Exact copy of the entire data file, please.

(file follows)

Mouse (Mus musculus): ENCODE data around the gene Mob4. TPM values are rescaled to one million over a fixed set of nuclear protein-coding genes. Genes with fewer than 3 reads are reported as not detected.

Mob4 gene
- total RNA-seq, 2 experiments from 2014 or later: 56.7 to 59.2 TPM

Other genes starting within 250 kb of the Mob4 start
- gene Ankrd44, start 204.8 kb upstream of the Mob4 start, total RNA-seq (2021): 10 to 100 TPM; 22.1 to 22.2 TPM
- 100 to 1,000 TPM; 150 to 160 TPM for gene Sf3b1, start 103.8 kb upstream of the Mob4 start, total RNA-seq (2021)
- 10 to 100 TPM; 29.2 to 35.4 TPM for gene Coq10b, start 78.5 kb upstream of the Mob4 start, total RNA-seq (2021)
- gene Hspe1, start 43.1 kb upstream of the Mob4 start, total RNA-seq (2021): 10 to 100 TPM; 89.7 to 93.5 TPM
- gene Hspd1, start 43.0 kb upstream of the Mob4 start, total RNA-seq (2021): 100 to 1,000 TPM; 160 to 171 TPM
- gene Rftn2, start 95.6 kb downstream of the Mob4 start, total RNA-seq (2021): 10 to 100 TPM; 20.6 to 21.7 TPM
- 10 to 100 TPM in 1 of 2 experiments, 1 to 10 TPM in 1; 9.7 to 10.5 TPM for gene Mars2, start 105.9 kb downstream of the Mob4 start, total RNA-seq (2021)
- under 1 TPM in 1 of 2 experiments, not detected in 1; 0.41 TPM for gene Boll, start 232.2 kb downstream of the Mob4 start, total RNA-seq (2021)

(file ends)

Mouse (Mus musculus): ENCODE data around the gene Mob4. TPM values are rescaled to one million over a fixed set of nuclear protein-coding genes. Genes with fewer than 3 reads are reported as not detected.

Mob4 gene
- total RNA-seq, 2 experiments from 2014 or later: 56.7 to 59.2 TPM

Other genes starting within 250 kb of the Mob4 start
- gene Ankrd44, start 204.8 kb upstream of the Mob4 start, total RNA-seq (2021): 10 to 100 TPM; 22.1 to 22.2 TPM
- 100 to 1,000 TPM; 150 to 160 TPM for gene Sf3b1, start 103.8 kb upstream of the Mob4 start, total RNA-seq (2021)
- 10 to 100 TPM; 29.2 to 35.4 TPM for gene Coq10b, start 78.5 kb upstream of the Mob4 start, total RNA-seq (2021)
- gene Hspe1, start 43.1 kb upstream of the Mob4 start, total RNA-seq (2021): 10 to 100 TPM; 89.7 to 93.5 TPM
- gene Hspd1, start 43.0 kb upstream of the Mob4 start, total RNA-seq (2021): 100 to 1,000 TPM; 160 to 171 TPM
- gene Rftn2, start 95.6 kb downstream of the Mob4 start, total RNA-seq (2021): 10 to 100 TPM; 20.6 to 21.7 TPM
- 10 to 100 TPM in 1 of 2 experiments, 1 to 10 TPM in 1; 9.7 to 10.5 TPM for gene Mars2, start 105.9 kb downstream of the Mob4 start, total RNA-seq (2021)
- under 1 TPM in 1 of 2 experiments, not detected in 1; 0.41 TPM for gene Boll, start 232.2 kb downstream of the Mob4 start, total RNA-seq (2021)